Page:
Employees don't have to be the instigator or actively
involved in a workplace 'prank' in order to face personal
penalties for breach of work health and safety (WHS)
In the recent case of Inspector Estreich v Zaccardeli and
Others1 the NSW Industrial Relations Commission
found a number of employees guilty of offences under the
Occupational Health and Safety Act 2000 (NSW) following a
workplace 'prank' which resulted in an employee suffering
injuries. The prosecuted employees included individuals who did not
take part in the prank but who also did nothing to intervene.
The victim of the prank, Mr Catanzaro, was due to be married the
following day. Mr Zaccardelli was the most senior employee on site
and the instigator of the incident. During the 'prank', Mr
Zaccardelli hit Mr Catanzaro in the groin, tied him to a piece of
steel mesh by his hands and legs, threw eggs at him, cut his
clothes off, poured fuel in a semi circle in front of Mr Catanzaro
and lit it. During the incident, Mr Catanzaro fell into the fire
and was burned and Mr Zaccardelli did not provide any first aid or
Mr Zaccardelli was unsurprisingly found guilty under section 20
of the OHS Act, which deals with an employee's duty to:
take reasonable care for the health and safety of people who
are at the workplace and who may be affected by the employee's
acts or omissions, and
co-operate with their employer or other persons so far as
reasonably necessary to enable compliance with the OHS Act and
Section 20 of the OHS Act is similar to section 28 of the new
Work Health Safety Act 2011 (NSW), however the new act is
not limited to the health and safety of others at the workplace and
co-operation is not only required where "reasonably
Mr Zaccardelli received a criminal conviction and a $2,000 fine.
Other participants in the prank were also found guilty of a breach
of section 20 of the OHS Act and received fines and criminal
convictions or entered good behaviour bonds.
A positive duty to act
Mr De Gail, a 23 year old labourer, told Mr Zaccardelli he did
not want anything to do with the 'prank' and walked away
from the scene of the prank.
The Commission found that while Mr De Gail did not participate,
"he was a spectator and failed to intervene in any way, by
protest or otherwise, to try to prevent the so-called practical
joke prior to the fire being lit... An employee is not entitled to
stand by and do nothing if it is reasonably foreseeable that what
is occurring may place the health and safety of another employee at
Another employee, Mr Prelevic, was also found guilty of
breaching section 20 by purchasing the eggs (on Mr
Zaccardelli's instruction) and not doing anything to help Mr
Catanzaro until after the fire was lit. "While the opportunity
may not have been great, Mr Prelevic omitted to take what
opportunity there was to intervene to help Mr Catanzaro before the
petrol was lit".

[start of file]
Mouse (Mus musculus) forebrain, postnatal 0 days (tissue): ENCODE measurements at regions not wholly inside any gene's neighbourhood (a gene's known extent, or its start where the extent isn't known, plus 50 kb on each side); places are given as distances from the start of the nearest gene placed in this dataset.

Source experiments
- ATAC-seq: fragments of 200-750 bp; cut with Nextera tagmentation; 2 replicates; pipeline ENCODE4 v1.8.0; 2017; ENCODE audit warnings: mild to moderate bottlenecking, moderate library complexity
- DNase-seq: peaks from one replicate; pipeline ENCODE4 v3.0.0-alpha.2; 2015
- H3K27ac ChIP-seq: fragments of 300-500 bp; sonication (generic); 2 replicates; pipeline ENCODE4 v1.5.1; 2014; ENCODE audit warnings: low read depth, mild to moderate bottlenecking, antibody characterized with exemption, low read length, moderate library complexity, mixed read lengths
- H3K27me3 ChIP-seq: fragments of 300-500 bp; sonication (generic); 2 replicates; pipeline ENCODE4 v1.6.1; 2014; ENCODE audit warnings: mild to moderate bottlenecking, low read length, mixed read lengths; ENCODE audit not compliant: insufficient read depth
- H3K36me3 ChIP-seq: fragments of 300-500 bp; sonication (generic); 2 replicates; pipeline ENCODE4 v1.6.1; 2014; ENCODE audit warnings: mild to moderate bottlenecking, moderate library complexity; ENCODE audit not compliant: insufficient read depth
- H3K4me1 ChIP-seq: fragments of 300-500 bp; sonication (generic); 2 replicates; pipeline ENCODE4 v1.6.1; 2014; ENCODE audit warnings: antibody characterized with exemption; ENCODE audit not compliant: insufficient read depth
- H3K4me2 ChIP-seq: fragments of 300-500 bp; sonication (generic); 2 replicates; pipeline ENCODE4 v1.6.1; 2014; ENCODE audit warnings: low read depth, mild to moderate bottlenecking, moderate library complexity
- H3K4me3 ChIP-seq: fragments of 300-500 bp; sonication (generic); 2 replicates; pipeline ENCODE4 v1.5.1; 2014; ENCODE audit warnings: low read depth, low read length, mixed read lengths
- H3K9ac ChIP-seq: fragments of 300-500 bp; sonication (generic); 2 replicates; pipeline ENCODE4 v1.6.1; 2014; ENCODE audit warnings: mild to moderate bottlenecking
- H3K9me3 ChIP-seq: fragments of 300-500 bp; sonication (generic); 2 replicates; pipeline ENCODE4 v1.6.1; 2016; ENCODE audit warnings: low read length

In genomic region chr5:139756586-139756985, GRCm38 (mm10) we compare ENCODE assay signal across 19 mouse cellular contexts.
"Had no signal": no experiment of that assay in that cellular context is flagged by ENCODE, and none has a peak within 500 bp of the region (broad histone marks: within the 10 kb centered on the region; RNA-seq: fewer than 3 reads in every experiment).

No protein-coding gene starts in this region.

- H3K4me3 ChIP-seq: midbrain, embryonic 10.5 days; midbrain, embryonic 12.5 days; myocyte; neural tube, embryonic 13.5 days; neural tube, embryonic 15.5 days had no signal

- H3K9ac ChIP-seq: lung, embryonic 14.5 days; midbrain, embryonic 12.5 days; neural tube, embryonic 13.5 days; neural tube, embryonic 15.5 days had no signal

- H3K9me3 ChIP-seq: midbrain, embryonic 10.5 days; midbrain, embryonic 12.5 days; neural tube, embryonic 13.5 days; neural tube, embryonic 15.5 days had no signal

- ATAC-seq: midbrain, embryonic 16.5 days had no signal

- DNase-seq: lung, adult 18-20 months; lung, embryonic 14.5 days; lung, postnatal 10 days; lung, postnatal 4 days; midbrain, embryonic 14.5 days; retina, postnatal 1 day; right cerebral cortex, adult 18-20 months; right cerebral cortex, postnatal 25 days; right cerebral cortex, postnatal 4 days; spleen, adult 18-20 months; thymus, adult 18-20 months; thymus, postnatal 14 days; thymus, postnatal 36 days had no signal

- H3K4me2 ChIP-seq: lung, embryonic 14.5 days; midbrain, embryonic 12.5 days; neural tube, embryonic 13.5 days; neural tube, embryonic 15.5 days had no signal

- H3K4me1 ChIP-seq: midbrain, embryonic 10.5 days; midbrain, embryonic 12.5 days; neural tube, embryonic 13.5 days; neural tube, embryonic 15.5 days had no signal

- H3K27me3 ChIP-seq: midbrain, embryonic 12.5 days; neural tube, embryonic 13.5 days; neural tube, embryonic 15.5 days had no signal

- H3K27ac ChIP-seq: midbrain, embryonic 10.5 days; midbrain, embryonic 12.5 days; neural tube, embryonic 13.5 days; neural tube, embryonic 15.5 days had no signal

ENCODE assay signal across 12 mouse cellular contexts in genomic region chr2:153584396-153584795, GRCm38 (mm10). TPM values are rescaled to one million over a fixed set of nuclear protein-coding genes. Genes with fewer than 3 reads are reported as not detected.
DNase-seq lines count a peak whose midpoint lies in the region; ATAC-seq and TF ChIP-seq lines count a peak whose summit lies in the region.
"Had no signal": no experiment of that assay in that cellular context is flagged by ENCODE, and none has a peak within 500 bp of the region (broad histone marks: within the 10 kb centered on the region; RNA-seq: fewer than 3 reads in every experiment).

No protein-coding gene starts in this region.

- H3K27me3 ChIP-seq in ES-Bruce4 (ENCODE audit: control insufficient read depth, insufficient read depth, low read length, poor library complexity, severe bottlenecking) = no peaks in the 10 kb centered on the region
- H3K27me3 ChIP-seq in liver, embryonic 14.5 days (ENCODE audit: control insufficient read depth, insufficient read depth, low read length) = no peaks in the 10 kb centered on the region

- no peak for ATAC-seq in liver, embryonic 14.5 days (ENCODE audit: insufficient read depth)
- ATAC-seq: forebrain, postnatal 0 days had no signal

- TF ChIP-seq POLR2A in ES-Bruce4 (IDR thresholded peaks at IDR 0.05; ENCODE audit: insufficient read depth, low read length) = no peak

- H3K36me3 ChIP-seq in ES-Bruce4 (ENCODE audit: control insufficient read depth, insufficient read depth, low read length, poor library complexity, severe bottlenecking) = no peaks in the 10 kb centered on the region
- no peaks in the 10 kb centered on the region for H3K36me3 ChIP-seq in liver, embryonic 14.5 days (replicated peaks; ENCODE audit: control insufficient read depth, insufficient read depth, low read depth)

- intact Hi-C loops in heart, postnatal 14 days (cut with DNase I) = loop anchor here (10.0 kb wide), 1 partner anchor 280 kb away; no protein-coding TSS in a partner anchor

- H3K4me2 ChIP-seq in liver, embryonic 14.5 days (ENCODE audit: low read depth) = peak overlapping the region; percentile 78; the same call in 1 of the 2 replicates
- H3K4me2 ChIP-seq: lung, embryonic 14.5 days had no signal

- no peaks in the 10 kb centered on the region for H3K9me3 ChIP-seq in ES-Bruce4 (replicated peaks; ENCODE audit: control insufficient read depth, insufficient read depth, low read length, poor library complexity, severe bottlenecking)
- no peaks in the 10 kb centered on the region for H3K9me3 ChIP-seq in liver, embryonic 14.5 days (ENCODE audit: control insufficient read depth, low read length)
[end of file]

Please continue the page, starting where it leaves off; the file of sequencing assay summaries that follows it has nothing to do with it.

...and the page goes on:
Both Mr De Gail and Mr Prelevic came to Mr Catanzaro's
assistance once the fire was lit, but this was not enough to
discharge their health and safety obligations to their
Although Mr De Gail and Mr Prelevic did not have convictions
recorded, each were placed on good behaviour bonds for 12 months
and ordered to pay the prosecution's costs.
This case highlights the need for employees to be made aware of
their work health and safety obligations and the fact they can face
personal liability even where they are not the cause of the risk to
another's health and safety.
As well as helping your employees to avoid prosecutions, for
employers to avoid the risk of a prosecution by WorkCover or a
claim of negligence from an injured employee, employers need to
effectively train their staff and ensure employees at all levels,
from managers through to apprentices and everything in between, are
aware of their work health and safety obligations. Make sure you
have policies in place, like the employer did in Zaccardelli's
case, and ensure employees take part in effective training, not
just once but on an ongoing basis.
Furthermore, employers need to be aware of their own work health
and safety obligations, which include investigating allegations of
misconduct that may pose a risk to work health and safety, even if
a complainant employee advises they do not want the matter taken
further. In conducting investigations employers can, and where
necessary should, compel employees to take part in the
investigation, as an employer's reasonable direction must be
followed to allow compliance with work health and safety
1Inspector Estreich v Zaccardeli and
Others  NSWIRComm 47 (31 May 2012)
The content of this article is intended to provide a general
guide to the subject matter. Specialist advice should be sought
about your specific circumstances.
Kemp Strang has received acknowledgements for the quality of
our work in the most recent editions of Chambers & Partners,
Best Lawyers and IFLR1000.
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